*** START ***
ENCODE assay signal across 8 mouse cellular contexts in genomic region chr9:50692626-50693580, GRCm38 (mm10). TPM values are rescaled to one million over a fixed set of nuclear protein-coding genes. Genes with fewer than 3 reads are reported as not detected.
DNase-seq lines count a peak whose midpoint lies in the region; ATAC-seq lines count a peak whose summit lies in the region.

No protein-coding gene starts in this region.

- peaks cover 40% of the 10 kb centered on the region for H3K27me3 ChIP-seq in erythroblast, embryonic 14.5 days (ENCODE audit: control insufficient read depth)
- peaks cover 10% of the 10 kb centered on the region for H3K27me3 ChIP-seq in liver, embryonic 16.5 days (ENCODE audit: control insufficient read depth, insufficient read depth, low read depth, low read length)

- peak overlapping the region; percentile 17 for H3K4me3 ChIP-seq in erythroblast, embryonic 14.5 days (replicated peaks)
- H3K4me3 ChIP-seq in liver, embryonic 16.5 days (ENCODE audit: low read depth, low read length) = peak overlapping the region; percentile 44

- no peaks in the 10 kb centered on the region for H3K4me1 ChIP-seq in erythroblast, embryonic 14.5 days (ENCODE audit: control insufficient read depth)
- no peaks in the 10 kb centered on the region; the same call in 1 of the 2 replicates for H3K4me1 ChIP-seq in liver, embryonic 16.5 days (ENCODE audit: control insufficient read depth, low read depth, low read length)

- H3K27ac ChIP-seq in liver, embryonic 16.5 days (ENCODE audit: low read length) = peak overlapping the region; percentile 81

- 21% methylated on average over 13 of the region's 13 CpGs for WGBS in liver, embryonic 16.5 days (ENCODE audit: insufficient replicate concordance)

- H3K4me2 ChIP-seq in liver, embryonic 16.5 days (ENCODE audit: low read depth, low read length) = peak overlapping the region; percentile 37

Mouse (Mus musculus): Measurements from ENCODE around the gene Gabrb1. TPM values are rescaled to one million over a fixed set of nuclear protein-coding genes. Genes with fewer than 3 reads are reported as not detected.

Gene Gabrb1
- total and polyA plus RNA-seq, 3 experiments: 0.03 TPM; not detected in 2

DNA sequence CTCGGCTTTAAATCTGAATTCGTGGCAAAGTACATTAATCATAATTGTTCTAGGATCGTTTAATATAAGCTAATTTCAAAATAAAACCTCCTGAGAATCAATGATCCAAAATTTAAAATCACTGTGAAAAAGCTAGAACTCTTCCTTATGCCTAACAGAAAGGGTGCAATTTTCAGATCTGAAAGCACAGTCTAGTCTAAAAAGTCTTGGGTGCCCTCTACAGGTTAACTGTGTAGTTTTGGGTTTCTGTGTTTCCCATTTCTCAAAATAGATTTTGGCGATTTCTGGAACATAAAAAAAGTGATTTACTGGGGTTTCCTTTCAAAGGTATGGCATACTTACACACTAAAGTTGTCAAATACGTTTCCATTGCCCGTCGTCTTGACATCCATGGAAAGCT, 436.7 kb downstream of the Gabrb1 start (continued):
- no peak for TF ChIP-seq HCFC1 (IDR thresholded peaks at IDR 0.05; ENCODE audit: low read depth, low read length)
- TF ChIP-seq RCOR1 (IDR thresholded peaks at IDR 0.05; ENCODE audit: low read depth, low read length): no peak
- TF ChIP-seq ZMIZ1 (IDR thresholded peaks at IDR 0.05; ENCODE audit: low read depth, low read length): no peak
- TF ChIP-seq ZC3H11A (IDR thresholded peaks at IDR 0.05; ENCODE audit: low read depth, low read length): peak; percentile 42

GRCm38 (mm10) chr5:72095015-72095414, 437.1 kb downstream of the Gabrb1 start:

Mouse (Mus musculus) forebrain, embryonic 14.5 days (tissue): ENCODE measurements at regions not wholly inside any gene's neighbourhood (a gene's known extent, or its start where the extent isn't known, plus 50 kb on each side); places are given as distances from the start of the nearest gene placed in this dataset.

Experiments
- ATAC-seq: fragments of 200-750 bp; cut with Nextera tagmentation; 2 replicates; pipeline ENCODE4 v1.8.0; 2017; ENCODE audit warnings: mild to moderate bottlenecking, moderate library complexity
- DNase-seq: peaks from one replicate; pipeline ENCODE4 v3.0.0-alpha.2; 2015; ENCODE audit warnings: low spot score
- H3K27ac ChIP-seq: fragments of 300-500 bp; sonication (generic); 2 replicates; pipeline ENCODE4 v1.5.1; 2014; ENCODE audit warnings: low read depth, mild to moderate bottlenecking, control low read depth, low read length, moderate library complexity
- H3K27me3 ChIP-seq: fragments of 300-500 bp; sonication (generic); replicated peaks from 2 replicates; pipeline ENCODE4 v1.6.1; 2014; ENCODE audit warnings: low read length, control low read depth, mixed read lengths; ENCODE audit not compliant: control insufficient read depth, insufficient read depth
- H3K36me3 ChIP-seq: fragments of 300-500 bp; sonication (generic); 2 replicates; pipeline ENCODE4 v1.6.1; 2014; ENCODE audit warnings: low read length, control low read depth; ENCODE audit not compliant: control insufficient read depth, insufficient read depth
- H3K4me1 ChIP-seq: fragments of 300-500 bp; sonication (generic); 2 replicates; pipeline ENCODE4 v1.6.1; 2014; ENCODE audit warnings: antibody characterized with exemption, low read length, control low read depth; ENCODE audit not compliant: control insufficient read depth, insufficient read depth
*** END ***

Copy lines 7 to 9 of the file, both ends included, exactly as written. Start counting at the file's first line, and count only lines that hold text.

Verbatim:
- H3K4me3 ChIP-seq in liver, embryonic 16.5 days (ENCODE audit: low read depth, low read length) = peak overlapping the region; percentile 44

- no peaks in the 10 kb centered on the region for H3K4me1 ChIP-seq in erythroblast, embryonic 14.5 days (ENCODE audit: control insufficient read depth)
- no peaks in the 10 kb centered on the region; the same call in 1 of the 2 replicates for H3K4me1 ChIP-seq in liver, embryonic 16.5 days (ENCODE audit: control insufficient read depth, low read depth, low read length)